Big changes for Edmonton commuters as city launches transit redesign
With one month to go, bus riders look ahead to new routes
A redesigned bus network will launch in Edmonton at the end of April, promising faster and more convenient transit.
But some Edmontonians are worried the network will have the opposite effect in their neighbourhoods.
On April 25, Edmonton will launch its first redesign to the city's bus network in more than 20 years. The plan will remove less-used bus routes, and offer more frequent buses on busier routes.
The benefits touted by the city include more direct routes, evening and weekend service in more neighbourhoods, and an overall simplified network. Jacqueline Honour lives along 137th Avenue in northeast Edmonton, and her bus arrives every 30 minutes. She said it's great to see the changes in store for her route.
"It's going to increase from every 30 minutes during peak period to every 15 minutes all day long, weekends included. It's really made it far more convenient," Honour said.
Some Edmontonians aren't happy with the changes in their communities. In the Westridge neighbourhood, Naomi Tam is upset the new network will triple her commute time.
To get to work, Tam took a bus to the South Campus LRT station and caught a train downtown, which in total took around 30 minutes.
Under the new system, Westridge is one of the communities losing its neighbourhood bus route. That means Tam will instead have to take a bus going in the opposite direction to West Edmonton Mall, before transferring to another headed downtown.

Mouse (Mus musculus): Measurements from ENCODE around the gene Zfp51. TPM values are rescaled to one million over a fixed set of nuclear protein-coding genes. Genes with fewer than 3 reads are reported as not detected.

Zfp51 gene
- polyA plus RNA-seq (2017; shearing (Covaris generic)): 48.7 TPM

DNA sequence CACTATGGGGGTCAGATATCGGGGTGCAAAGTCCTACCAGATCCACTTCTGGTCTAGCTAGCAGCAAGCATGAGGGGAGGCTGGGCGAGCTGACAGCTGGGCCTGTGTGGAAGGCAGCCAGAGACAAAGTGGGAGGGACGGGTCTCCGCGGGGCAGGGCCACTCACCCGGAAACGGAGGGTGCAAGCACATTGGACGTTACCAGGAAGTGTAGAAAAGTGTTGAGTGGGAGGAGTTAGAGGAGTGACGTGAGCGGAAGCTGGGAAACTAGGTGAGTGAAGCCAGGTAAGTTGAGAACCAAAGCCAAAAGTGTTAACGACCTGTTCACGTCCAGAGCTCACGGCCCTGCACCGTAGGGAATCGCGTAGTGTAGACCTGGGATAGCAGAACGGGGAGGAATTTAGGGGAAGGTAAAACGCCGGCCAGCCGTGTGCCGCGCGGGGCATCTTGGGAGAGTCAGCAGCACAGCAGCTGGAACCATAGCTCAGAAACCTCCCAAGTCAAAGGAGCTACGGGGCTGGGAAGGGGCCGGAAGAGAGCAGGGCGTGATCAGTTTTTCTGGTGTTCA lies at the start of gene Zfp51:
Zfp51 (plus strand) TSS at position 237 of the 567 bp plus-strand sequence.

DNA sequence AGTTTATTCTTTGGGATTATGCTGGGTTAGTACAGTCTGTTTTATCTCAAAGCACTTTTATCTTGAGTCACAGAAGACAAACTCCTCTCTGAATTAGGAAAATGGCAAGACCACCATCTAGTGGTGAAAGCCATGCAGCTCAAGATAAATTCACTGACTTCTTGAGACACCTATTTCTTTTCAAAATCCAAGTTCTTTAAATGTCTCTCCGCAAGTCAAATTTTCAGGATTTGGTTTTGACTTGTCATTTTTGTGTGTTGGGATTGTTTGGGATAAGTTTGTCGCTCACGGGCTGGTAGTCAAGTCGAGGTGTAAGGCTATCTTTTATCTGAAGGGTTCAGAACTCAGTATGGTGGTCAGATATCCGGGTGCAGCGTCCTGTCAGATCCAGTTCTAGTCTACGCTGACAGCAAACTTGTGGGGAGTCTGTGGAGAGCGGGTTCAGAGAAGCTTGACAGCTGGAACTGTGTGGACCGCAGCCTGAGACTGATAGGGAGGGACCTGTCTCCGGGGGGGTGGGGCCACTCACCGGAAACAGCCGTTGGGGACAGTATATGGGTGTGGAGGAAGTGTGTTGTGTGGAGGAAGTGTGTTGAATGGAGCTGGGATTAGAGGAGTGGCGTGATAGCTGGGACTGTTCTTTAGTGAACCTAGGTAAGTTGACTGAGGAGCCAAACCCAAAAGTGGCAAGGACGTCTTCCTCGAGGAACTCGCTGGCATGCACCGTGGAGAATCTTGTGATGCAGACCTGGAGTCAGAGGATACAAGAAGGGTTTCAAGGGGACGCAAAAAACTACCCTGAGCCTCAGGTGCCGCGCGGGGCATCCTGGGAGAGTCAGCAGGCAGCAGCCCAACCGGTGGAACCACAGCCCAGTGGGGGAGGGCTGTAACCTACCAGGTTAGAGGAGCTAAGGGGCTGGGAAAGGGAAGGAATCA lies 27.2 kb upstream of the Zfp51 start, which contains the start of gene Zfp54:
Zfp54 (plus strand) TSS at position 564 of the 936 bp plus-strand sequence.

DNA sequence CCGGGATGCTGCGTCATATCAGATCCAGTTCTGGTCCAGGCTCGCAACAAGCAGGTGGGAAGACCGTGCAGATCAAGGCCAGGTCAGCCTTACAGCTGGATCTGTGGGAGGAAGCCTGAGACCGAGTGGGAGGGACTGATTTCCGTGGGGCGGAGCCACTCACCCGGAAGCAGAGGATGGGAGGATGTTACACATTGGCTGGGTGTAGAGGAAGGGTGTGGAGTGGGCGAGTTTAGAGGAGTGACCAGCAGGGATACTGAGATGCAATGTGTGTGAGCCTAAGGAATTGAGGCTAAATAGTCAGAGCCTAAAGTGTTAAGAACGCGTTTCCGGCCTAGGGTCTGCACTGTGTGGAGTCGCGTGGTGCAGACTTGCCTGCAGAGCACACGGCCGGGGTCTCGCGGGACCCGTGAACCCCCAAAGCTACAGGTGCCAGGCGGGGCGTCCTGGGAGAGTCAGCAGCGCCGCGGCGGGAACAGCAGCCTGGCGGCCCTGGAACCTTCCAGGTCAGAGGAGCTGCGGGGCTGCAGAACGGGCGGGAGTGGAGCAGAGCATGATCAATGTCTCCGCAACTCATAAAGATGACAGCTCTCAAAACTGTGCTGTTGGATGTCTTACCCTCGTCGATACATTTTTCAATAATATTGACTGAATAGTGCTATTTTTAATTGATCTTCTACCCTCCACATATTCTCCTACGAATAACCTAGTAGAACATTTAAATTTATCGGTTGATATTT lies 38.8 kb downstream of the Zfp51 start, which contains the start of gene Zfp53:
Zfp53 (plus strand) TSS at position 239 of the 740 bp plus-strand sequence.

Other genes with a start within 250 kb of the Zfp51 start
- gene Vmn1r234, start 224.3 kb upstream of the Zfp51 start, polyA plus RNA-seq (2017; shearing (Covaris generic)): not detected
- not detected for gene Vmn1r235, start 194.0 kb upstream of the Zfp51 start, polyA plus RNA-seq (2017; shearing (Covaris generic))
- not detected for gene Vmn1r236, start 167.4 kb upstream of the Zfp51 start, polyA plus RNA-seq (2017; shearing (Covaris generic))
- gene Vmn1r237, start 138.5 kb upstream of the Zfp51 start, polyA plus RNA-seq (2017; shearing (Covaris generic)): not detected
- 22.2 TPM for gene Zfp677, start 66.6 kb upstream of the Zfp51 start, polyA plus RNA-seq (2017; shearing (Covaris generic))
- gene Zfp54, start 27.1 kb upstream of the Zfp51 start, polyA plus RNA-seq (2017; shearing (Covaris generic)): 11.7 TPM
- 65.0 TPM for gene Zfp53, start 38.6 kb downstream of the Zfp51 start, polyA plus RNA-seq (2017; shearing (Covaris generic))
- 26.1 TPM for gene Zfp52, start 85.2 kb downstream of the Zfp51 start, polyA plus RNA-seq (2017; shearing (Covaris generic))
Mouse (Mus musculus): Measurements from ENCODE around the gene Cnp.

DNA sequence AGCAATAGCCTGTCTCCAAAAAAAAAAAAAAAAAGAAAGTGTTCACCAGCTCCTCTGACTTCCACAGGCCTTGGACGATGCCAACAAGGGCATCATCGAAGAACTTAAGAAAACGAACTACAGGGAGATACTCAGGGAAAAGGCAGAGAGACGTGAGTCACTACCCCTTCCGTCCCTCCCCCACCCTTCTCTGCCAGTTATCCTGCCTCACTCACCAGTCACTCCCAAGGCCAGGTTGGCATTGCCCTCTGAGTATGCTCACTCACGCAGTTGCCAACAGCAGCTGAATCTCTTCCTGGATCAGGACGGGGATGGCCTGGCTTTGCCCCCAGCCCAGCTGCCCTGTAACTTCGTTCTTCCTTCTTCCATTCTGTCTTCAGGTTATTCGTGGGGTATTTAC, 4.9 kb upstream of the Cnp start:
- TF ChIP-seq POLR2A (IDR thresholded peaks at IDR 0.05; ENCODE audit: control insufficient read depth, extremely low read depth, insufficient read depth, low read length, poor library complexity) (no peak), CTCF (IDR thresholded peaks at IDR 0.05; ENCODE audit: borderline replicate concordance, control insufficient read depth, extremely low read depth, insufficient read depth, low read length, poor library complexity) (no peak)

"I think the next option will be driving, which is very contradicting to the bus network design objective," Tam said on CBC's Edmonton AM on Monday.
Commuters in 37 Edmonton communities, including Westridge, will have the option to take a new on-demand bus. It's part of a pilot project that also launches on April 25 and is scheduled to last two years.
Commuters can request a small shuttle bus to pick them up through the Edmonton On Demand Transit app. The bus takes them from their neighbourhood stop to a designated transit hub, and vice versa. The shuttle won't collect bus fare, instead commuters will pay when they transfer to or from regular transit service.
City spokesperson Tarra Kongsrude said a postcard will be sent in April to communities receiving On Demand bus service, highlighting pick-up and drop-off locations. She said commuters won't have to wait longer than 30 minutes in peak periods or 60 minutes in off-peak periods.
But Tam is worried about what her transit options for these communities will be when the two-year pilot ends.
Another bus stop being removed is in Hermitage, a northeast neighbourhood.
Marcia Jacobson's two children use a stop two minutes from their home to get to junior high school, a commute that currently takes 30 minutes. Under the new network, they'll have to use one of two different stops, which are a 10 to 15 minute walk away.
"My concern is how far of a walk it is for the kids, just because you don't know exactly when your bus is going to show up. It could be early or it could come late. Now, we have to factor in these wait times," Jacobson said.
Jacobson said she's worried about her children not being able to get home as quickly if there's an emergency, what the walk will be like in winter. The added time to their commute has Jacobson considering whether to move her kids to a different school in September.
Changes to service at existing stops is also a problem for some Edmontonians.
In Fulton Place, residents can take Route 1 downtown in roughly 25 minutes from the stop at 103A Avenue and Fulton Road. The neighbourhood isn't losing its stop, but under the redesigned system that trip will now take more than twice as long, said resident Iris Ingram.
"We have gone from an excellent bus service here … all of that is gone," Ingram said.
Ingram said she raised the issue at several open houses the city hosted, but she said she's frustrated to still see this change to her neighbourhood.